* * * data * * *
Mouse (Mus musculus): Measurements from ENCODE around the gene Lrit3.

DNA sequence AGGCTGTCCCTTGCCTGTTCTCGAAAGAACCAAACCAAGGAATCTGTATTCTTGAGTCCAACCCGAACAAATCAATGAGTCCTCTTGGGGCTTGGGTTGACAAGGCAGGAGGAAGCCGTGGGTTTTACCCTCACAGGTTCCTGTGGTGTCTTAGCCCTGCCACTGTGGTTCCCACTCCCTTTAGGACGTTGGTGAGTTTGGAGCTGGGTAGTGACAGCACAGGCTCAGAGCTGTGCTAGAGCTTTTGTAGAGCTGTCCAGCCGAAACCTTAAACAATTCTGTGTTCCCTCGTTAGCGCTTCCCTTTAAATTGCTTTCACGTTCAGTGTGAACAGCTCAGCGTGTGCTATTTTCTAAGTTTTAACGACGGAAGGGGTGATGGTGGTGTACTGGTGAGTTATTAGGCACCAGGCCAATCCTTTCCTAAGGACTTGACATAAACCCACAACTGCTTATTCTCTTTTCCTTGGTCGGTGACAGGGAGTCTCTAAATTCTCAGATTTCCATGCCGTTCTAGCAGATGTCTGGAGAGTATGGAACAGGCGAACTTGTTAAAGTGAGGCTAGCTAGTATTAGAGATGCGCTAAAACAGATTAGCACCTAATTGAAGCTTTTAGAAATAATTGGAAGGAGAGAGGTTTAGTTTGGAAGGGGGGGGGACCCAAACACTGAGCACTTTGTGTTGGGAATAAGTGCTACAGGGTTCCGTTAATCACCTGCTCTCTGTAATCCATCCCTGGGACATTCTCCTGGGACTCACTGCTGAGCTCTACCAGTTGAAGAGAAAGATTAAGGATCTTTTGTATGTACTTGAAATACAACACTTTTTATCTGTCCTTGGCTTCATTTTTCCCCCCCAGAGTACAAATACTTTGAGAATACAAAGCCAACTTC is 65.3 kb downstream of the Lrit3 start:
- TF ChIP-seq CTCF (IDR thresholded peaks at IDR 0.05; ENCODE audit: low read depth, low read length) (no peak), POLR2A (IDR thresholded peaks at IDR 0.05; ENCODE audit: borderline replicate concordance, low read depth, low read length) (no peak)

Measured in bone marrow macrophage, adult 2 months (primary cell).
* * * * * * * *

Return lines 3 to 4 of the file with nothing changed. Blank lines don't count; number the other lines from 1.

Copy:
- TF ChIP-seq CTCF (IDR thresholded peaks at IDR 0.05; ENCODE audit: low read depth, low read length) (no peak), POLR2A (IDR thresholded peaks at IDR 0.05; ENCODE audit: borderline replicate concordance, low read depth, low read length) (no peak)

Measured in bone marrow macrophage, adult 2 months (primary cell).